MSU-UM: What game means for both teams

Matt Charboneau and Rod Beard
The Detroit News

Michigan and Michigan State have played each other in basketball 175 times, and while the hype certainly has been greater, that doesn't take away any of the intensity of the rivalry.

When the teams meet Tuesday night (9, ESPN) at Crisler Center in Ann Arbor, the Spartans and Wolverines won't be battling each other for the Big Ten championship, but there is still plenty at stake for each team.


NCAA status

Michigan State firmly is in the field after last weekend's victory over Ohio State, and a win over Michigan tonight won't improve its stock much. But considering the Wolverines have an RPI of 86, it's vital the Spartans avoid a loss. There will be plenty of chances for Michigan State to help — or hurt — its resume with road games against Illinois, Wisconsin and Indiana.

Big Ten race

Odds are, most teams are playing for second behind Wisconsin. Finishing in the top four is important because those teams get what amounts to a double-bye in the conference tournament. While it would limit chances for Michigan State to pick up victories, it also eliminates the chance of an early loss to a lower-rated team that could be crippling to its NCAA chances.

It's Michigan

As much as this game is about the NCAA Tournament and Big Ten standings for Michigan State, it is still against its biggest rival. It might not carry the national attention it did the past couple seasons, and it won't greatly impact the conference race, but it is still huge for all those involved. No player on the Spartans roster has won at Crisler Center.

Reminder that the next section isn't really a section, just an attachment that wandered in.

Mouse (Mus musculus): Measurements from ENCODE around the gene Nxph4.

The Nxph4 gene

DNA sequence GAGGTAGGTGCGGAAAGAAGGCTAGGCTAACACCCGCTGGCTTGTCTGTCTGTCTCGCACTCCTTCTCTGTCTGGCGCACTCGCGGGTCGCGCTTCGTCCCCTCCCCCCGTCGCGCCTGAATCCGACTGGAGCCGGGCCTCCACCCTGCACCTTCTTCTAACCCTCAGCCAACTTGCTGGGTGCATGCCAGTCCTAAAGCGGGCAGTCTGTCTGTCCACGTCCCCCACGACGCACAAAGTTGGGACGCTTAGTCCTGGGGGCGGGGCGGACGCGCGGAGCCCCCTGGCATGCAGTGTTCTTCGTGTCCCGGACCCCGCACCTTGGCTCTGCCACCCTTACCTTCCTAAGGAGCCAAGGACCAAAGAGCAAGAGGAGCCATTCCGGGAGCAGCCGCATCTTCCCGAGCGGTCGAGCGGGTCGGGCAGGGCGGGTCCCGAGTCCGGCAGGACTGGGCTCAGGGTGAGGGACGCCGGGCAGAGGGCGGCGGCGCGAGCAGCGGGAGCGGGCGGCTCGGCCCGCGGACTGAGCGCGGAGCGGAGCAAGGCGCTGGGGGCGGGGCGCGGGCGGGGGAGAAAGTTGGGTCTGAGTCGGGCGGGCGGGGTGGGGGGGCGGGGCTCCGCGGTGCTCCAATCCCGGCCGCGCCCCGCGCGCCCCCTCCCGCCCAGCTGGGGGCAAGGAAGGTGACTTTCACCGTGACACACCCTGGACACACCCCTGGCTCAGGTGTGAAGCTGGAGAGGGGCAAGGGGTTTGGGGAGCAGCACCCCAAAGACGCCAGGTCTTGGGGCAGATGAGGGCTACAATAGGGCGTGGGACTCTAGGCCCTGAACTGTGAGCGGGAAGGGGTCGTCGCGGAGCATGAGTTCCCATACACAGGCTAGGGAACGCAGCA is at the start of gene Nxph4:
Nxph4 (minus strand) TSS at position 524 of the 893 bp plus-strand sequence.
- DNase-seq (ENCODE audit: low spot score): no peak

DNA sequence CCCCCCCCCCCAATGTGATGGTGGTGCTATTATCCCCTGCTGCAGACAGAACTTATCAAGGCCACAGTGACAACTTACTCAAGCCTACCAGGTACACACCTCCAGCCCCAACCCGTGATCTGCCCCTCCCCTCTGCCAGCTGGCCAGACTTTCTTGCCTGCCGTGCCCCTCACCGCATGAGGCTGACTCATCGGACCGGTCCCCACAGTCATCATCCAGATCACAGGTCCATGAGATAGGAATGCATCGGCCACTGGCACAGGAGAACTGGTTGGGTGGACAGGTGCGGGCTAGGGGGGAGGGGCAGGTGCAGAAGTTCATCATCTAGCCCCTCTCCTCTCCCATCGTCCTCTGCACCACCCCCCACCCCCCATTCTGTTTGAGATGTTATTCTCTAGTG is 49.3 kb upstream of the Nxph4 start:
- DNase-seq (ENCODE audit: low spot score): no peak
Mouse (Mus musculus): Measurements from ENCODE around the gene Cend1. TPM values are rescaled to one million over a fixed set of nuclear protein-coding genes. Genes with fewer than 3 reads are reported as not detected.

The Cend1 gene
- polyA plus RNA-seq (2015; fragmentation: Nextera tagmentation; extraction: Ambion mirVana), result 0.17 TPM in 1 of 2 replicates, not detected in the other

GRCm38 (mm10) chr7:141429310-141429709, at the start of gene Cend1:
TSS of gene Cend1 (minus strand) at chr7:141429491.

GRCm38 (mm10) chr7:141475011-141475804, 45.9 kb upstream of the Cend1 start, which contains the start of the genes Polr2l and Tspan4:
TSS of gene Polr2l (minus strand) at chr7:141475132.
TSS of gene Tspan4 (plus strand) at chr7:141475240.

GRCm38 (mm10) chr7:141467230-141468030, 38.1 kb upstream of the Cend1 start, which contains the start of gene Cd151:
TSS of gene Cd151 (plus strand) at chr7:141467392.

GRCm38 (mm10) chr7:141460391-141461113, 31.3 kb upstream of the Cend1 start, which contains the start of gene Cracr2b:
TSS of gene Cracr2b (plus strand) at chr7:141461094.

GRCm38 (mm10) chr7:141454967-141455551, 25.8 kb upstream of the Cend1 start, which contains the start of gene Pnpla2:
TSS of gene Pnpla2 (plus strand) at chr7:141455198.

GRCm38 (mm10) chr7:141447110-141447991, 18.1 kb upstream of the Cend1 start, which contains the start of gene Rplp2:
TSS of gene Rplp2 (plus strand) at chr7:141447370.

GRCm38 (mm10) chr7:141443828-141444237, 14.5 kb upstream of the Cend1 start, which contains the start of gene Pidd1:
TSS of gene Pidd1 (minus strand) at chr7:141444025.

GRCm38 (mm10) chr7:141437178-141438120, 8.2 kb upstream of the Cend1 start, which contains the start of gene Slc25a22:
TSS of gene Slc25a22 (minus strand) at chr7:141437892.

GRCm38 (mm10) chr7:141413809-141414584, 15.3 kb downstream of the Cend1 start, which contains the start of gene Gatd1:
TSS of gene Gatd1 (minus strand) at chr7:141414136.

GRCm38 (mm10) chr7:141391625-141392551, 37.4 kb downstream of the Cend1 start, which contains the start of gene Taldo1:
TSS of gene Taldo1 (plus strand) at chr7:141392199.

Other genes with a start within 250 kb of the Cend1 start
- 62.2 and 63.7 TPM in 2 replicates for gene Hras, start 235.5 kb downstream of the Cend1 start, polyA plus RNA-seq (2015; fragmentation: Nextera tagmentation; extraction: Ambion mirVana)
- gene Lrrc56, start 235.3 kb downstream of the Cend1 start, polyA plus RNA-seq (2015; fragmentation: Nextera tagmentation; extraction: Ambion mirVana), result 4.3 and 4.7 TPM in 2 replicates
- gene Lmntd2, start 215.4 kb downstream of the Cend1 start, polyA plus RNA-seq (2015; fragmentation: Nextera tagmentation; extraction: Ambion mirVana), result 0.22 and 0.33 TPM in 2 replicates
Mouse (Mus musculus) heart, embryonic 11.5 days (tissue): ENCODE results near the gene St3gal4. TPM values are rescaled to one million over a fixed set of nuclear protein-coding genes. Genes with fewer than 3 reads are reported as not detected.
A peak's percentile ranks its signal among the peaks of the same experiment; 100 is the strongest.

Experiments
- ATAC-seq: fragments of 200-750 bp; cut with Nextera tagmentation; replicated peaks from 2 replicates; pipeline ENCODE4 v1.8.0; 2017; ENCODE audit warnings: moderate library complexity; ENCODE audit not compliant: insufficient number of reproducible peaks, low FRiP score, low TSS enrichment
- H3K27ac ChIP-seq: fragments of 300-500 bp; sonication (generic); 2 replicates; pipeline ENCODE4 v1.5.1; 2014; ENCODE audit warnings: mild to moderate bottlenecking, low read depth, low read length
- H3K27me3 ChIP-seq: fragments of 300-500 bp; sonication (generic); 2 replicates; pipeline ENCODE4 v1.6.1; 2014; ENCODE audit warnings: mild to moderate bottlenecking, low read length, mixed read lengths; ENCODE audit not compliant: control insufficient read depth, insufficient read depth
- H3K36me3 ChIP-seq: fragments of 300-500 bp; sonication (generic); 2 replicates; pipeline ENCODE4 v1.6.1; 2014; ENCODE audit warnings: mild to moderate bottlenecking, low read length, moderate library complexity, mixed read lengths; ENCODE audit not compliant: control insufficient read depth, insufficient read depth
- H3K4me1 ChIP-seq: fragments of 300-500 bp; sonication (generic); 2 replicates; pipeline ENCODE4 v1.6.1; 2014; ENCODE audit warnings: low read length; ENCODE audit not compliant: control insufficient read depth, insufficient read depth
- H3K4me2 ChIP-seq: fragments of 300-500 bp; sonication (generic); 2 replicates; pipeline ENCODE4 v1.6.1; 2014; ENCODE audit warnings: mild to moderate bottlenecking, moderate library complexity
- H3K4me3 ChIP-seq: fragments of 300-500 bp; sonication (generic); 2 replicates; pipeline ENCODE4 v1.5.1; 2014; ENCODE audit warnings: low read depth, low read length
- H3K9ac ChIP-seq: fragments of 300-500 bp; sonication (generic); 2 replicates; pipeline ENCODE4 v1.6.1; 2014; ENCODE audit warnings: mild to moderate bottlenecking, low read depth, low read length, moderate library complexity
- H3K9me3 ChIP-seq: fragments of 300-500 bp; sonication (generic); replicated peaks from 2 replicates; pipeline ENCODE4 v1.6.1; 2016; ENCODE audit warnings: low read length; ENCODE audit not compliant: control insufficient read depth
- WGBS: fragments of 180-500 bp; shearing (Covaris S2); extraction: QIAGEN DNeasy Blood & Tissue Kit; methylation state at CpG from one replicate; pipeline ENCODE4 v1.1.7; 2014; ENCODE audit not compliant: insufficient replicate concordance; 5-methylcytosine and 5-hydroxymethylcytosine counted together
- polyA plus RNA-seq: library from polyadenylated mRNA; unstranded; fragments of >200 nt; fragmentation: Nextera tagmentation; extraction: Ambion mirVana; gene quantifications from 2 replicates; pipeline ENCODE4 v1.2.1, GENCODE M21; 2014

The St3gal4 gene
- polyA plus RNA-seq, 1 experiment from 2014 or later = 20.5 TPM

After a hard-fought 40 minutes in the first meeting at Breslin Center, Michigan was outscored 10-0 in overtime. Since then, Michigan has lost three of its last six in overtime. The Wolverines have a four-game winning streak at Crisler Center, and even in a down year, they don't want that to come to an end — especially not to their rivals.


With four freshmen in the rotation, Michigan has taken its lumps. But coach John Beilein has seen some flashes of brilliance, as well. Building on that for the remainder of the season sets up bigger improvements during the offseason and a potential bounce-back year.


The Wolverines are in ninth in the conference, and if they fall to 11th or lower, they would play on the first day of the Big Ten tournament. More importantly, they'll need a couple more wins to ensure at least a .500 record and a spot in the NIT. Michigan likely wouldn't accept a spot in the CBI or CIT tournaments.